Still…within it’s structure are some lovely, lovely moments, images and caring bits of humanity. So, yeah. “”Hale County” is interesting, inventive and a worthy effort and probably belongs in this group for its courageous attempt at trying something quite different. And, y’know, it might really land for you. Just be prepared for something more challenging, less typically presented, and more…experiential.

“Minding the Gap” (USA)
Directed by Bing Liu

poster.jpgThis incredibly personal and loving film from first-time feature director, Bing Liu, is the kind of doc you hope gets rewarded by the Academy with a nomination, but hardly ever does. Liu has collected interviews, observed moments and seated talking head interviews with his two best friends/skating buddies and family members over the course of several years. In short, he has assembled a document that is, in essence, the film you wish “Boyhood” had been. His point of view is earnest, loving, daring and protective of his friends but fearless in his ability to probe deep in to their attitudes and actions.

But this film is much more about the weight of parental, familial and societal influences felt in a depressed, small midwestern city, then it is about life decisions. It’s about PTSD, hope, expectation, what passes for love, and, of course, escape. And the manner with which Liu captures these elements is alluring and hypnotic. His editing skills, where the real storytelling of a documentary occurs, are terrific. In spite of what must have been thousands of hours of footage from a five year span to sift through, the film somehow speeds by without ever leaving you short-changed.

I loved, loved, loved this film and it is the only doc of the three surprises (along with “Hale County” and “Fathers”) that felt like a worthy replacement in the category for the Big Two that were left out in the cold.

It’s currently on Hulu. Take a couple hours and give it your attention. It deserves it. In fact, it might even win.

“Of Fathers and Sons” (Germany/USA/Syria/Lebanon/Netherlands/Qatar)
Directed by Talal Derki

of_fathers_and_sons poster.jpgSo when it comes to the Oscars and documentaries, the Holocaust as subject “darling” has been usurped by the human cost of the many varied Middle East conflicts. I don’t say this to be glib in any way. Nor to make a judgement or opinion on it. It’s just a fact. The old adage was “the one about the Holocaust will win”, because it almost always did. But in the last three years alone, we have seen nominated and winning docs and shorts include “Fire At Sea”, “Last Men In Aleppo”, “White Helmets”, “4.1 Miles”, and this year’s documentary short offering, “Lifeboat” (and I didn’t even get to the bleak but beautiful Lebanese Foreign Film nominee, “Capernaum”). And now, this film. Clearly, the Academy is doing its part to make the hidden stories that are happening in the now as visible as possible. But, when it comes to “Of Fathers and Sons”, the importance of the message doesn’t necessarily mean it makes for a successful film.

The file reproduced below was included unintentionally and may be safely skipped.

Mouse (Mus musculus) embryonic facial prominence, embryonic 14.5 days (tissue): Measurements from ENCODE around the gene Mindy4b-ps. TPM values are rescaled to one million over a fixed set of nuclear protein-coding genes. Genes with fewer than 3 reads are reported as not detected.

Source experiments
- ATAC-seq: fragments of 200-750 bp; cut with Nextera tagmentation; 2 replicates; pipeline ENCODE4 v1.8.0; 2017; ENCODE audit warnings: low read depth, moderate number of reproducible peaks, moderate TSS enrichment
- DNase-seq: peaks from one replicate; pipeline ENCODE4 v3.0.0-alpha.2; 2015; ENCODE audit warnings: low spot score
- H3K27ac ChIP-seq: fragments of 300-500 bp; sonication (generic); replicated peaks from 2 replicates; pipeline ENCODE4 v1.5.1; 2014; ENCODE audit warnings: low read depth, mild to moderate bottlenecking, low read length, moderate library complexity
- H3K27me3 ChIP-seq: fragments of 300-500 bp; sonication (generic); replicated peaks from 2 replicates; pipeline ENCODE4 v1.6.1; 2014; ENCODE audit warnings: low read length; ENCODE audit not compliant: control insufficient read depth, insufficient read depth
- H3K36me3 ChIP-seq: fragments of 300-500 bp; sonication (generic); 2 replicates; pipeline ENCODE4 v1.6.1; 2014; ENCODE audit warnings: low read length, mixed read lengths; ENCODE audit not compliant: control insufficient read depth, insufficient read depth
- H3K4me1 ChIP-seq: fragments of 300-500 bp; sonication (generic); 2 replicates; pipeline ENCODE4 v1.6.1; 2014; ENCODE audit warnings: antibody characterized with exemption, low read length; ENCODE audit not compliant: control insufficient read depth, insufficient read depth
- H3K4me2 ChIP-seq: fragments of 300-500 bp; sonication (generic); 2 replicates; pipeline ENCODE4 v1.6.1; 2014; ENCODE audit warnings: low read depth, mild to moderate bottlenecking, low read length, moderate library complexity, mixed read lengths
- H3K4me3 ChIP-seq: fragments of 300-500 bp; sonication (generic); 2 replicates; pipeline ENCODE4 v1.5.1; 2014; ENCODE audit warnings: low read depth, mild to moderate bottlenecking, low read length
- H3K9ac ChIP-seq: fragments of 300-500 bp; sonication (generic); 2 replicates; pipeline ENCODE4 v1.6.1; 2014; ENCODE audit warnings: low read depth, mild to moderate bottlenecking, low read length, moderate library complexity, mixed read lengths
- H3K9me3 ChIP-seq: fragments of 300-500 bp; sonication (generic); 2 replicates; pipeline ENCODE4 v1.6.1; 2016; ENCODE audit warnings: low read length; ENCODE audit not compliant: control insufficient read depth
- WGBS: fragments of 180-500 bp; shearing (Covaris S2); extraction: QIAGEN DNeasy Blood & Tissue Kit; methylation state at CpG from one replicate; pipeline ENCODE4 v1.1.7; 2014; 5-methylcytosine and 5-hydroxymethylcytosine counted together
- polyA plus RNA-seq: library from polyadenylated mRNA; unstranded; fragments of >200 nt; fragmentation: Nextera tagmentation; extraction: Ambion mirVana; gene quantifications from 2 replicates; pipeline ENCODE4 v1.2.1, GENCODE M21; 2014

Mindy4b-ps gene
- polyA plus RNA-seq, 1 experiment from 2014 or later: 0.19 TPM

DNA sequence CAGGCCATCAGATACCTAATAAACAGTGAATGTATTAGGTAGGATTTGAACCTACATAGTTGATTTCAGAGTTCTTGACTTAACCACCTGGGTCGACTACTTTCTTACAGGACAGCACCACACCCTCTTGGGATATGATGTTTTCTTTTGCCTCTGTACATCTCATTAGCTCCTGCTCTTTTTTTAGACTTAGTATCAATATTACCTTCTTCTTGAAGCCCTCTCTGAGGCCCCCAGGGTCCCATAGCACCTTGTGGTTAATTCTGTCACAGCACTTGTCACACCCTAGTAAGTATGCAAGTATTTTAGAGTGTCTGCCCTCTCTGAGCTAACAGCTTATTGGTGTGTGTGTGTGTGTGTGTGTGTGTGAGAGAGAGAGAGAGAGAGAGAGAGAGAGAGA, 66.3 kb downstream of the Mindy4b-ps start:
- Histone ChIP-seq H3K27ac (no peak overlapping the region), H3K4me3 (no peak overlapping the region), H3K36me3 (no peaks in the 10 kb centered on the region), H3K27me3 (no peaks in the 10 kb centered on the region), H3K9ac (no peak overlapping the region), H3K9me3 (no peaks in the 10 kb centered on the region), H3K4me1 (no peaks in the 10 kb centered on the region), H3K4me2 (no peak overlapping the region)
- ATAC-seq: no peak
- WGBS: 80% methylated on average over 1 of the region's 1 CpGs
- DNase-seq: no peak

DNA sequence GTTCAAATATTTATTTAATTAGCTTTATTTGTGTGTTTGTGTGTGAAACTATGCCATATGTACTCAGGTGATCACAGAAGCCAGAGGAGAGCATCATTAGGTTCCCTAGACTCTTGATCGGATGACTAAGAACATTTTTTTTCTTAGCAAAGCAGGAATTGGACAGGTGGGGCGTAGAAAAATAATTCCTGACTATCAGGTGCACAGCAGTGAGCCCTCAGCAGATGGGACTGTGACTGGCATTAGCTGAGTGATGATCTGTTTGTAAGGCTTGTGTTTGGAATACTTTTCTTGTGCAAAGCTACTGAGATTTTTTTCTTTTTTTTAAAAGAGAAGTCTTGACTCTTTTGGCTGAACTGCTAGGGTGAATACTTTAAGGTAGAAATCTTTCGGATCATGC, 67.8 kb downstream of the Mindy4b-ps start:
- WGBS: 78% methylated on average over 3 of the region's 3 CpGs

While the effect of the film is visceral, terrifying and occasionally quite human, the wrapping it comes in is a bit of a mess. There is a VO from the cameraman/director that bookends the film in a manner that would lead you to believe he has a point of view about that which he is about to shoot. And yet he has edited the film in such a way that he has no presence whatsoever in the film beyond those opening and closing remarks. Thus, we are simply flies on the wall. Flies that are often quite literally watching nothing. It’s as if the director refused to make any choices…other than to edit his footage in a manner that reminds us how much a Western presence has both disrupted centuries of culture and created thousand upon thousands of Jihadists.

It’s not an ineffective film. I’m simply saying it could’ve used a few more passes and edits before it was made ready for public consumption. It would have focused it a bit more and, therefore, had more of an impact. As it stands now, I wonder how it could have been nominated…except for the fact that it ticks off the latest subject “darling” for the nominating committee.

Directed by Betsy West & Julie Cohen

rbg poster.jpgIt says it all in the poster: “Hero. Icon. Dissenter.” She’s a hero to me and most everyone I know. Alas, I think she deserved a better film than this. Feeling very much like the kind of portrait CNN would produce (and they did, btw), it’s told in such a matter of fact way, I grew weary of the style…which meant I grew weary of the film…which meant I didn’t leave with any more adoration for her than I already had. It quite simply fails to incite. She does. The film does not.

Don’t get me wrong. It’s chock full of information, and a steady diet of succinct illuminations surrounding her many accomplishments. But it all feels a little cutesy. The film spends a great deal on her life decisions, actions and disappointments outside of the law, yet we never hear from her about these things…only her friends, colleagues and relations. When she speaks it is almost exclusively about the important work she did. As a result, the greatest insights are second hand…like watching a tribute reel at an eightieth birthday party.

However, I will say this…the film showcases enough of her exploits, her strength, and her devotion to the living document that is the Constitution, that she makes me want to be a better man, a better member of a just, humane and inclusive America. I just wish the film did more to do the same.


Here are the five trailers for the docs…in alphabetical order:

Written on 2/12/2019